Live and Let Die
Directed by Guy Hamilton
Where would James Bond be without music? Certainly not the immortal cultural icon Ian Fleming's misogynistic superspy has become.
Throughout the franchise's long history, the quality of the music has been the most consistent element. Malleable arrangements of Monty Norman's original Bond theme by the likes of John Barry and, in this case, George Martin, have proven to be more memorable and indicative of ineffable coolness than any gadget, quip, stunt, villain or femme fatale sacrificed on the altar of 007's unquenchable libido.
Likewise have many of the specific title themes implied a degree of vitality not always present in the films they accompany. With a meandering plot and parade of grotesque caricatures existing as little more than excuse to stage elaborate chase scenes, Live and Let Die would best be forgotten were it not for Paul and Linda McCartney's bombastic hit theme song. Though it was robbed of the Oscar by a Disney tune, "Live and Let Die" is as impressive and progressive today as it was back in 1973; the complete opposite of the film itself.
Roger Moore's debut as James Bond marked one of the low points in the series. Guy Hamilton's third turn at the helm overextends the playful camp he built in to Goldfinger and, less successfully, Diamonds Are Forever.
The story, which once again sees Bond investigating the deaths of some fellow MI6 agents, only to be swept up in a convoluted and nonsensical sinister plot, is overflowing with appalling racial stereotypes and an overall fear of independence within African communities. To make matters worse, Moore plays Bond as an arrogant and devious jerk who can't resist any opportunity to lay a rancid pun.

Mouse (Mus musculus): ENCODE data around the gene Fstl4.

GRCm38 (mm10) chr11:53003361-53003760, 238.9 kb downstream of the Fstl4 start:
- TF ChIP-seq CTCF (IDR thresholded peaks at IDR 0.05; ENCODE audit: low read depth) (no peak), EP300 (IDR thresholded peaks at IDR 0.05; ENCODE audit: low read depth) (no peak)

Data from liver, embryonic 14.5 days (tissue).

Live and Let Die is also among the most bloated of 007's adventures at more than two hours and a disproportion amount of its runtime dedicated to uninspired car and boat chases. Despite the garish depiction of voodoo culture and the insulting implication that every black person from Harlem to the Caribbean is tied to the drug trade, Hamilton makes typical good use of the exotic locations (yes, Harlem is exotic for a stuffy British honky).
Other than the scenery and that fantastic title theme, the only other positive contribution this entry has left the world of cinema is a visual record of what a comely lass Dr. Quinn, Medicine Woman was in her youth.
Live and Let Die screens at the TIFF Bell Lightbox on Saturday, November 10th, 2012 as part of the Shaken, Not Stirred: Bond on Film series. It will screen again on Christmas Day.
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